Community services comprise an important part of a country's HIV response. English language cost and cost-effectiveness studies of HIV community services published between 1986 and 2011 were reviewed but only 74 suitable studies were identified, 66% of which were performed in five countries. Mean study scores by continent varied from 42 to 69% of the maximum score, reflecting variation in topics covered and the quality of coverage: 38% of studies covered key and 11% other vulnerable populations - a country's response is most effective and efficient if these populations are identified given they are key to a successful response. Unit costs were estimated using different costing methods and outcomes. Community services will need to routinely collect and analyze information on their use, cost, outcome and impact using standardized costing methods and outcomes. Cost estimates need to be disaggregated into relevant cost items and stratified by severity and existing comorbidities. Expenditure tracking and costing of services are complementary aspects of the health sector 'resource cycle' that feed into a country's investment framework and the development and implementation of national strategic plans.


Assuntos
Serviços de Saúde Comunitária/organização & administração , Infecções por HIV/terapia , /métodos , Serviços de Saúde Comunitária/economia , Análise Custo-Benefício , Custos e Análise de Custo , Infecções por HIV/economia , Infecções por HIV/fisiopatologia , Humanos , Índice de Gravidade de Doença
13.
PLoS One ; 7(10): e47376, 2012.
Artigo em Inglês | MEDLINE | ID: mdl-23118869

RESUMO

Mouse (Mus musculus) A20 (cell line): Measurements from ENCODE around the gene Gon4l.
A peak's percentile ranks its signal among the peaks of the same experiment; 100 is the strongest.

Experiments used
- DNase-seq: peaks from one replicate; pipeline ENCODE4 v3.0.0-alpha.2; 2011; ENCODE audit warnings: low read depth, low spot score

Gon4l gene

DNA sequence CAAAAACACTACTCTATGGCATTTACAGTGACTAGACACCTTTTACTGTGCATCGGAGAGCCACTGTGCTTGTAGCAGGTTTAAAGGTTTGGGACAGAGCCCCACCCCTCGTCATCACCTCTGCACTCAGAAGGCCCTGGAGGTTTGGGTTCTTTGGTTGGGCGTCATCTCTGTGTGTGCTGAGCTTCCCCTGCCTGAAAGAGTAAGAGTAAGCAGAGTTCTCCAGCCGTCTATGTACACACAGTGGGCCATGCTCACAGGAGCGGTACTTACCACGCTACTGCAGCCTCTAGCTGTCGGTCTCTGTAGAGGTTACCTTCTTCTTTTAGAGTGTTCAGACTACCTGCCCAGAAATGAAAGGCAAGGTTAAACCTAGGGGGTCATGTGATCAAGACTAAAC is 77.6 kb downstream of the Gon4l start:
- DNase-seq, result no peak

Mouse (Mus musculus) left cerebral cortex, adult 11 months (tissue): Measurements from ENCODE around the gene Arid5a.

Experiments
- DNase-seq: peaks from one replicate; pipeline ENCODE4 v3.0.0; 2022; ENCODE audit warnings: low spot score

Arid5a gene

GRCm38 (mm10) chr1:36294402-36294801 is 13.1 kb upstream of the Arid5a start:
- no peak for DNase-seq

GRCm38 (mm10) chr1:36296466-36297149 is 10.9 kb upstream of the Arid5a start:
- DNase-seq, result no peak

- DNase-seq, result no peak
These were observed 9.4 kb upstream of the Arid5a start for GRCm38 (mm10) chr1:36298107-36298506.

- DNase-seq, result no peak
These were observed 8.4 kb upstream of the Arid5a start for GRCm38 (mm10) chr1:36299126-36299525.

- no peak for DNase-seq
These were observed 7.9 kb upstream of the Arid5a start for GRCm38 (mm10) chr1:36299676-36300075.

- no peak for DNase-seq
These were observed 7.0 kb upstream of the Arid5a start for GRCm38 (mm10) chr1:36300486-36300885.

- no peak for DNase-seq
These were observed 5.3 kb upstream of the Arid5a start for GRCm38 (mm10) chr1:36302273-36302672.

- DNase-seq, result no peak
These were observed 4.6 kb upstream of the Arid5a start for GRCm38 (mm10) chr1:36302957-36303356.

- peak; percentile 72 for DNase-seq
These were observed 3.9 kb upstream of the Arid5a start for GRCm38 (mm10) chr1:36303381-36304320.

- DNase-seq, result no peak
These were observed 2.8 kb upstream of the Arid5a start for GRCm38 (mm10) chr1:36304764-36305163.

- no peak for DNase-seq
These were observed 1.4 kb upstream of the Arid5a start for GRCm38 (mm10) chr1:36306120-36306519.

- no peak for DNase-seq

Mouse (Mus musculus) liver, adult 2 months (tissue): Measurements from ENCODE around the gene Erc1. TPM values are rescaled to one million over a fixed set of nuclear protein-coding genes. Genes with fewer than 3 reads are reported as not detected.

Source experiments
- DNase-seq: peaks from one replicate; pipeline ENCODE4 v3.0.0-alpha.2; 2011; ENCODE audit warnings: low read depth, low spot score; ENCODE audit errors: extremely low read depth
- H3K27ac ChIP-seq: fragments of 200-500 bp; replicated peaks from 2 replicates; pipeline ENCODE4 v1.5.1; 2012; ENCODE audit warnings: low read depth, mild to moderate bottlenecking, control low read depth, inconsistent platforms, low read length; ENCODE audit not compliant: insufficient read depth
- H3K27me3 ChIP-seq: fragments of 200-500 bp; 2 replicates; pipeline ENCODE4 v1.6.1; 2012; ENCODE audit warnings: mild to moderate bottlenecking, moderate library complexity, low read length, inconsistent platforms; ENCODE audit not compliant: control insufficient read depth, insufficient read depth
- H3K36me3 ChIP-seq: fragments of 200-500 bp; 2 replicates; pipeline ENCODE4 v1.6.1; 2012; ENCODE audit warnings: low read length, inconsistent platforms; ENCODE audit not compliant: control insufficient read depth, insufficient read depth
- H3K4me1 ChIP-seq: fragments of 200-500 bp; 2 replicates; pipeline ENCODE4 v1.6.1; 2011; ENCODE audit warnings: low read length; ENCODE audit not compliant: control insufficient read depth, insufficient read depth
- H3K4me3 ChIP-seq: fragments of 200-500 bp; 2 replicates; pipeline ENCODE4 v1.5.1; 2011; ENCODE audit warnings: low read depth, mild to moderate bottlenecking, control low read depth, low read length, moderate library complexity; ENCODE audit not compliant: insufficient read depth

AIM: Investigate the cost and effects of a single-pill versus two- or three pill first-line antiretroviral combinations in reducing viral load, increasing CD4 counts, and first-line failure rate associated with respective regimens at 6 and 12 months. METHODS: Patients on first-line TDF+3TC+EFV, TDF+FTC+EFV, Truvada®+EFV or Atripla® between 1996-2008 were identified and viral load and CD4 counts measured at baseline, six and twelve months respectively. Factors that independently predicted treatment failure at six and twelve months were derived using multivariate Cox's proportional hazard regression analyses. Use and cost of hospital services were calculated at six and twelve months respectively. RESULTS: All regimens reduced viral load to below the limit of detection and CD4 counts increased to similar levels at six and twelve months for all treatment regimens. No statistically significant differences were observed for rate of treatment failure at six and twelve months. People on Atripla® generated lower healthcare costs for non-AIDS patients at £5,340 (£5,254 to £5,426) per patient-semester and £9,821 (£9,719 to £9,924) per patient-year that was £1,344 (95%CI £1,222 to £1,465) less per patient-semester and £1,954 (95%CI £1,801 to £2,107) less per patient-year compared with Truvada®+EFV; healthcare costs for AIDS patients were similar across all regimens. CONCLUSION: The single pill regimen is as effective as the two- and three-pill regimens of the same drugs, but if started as first-line induction therapy there would be a 20% savings on healthcare costs at six and 17% of costs at twelve months compared with Truvada®+EFV, that generated the next lowest costs.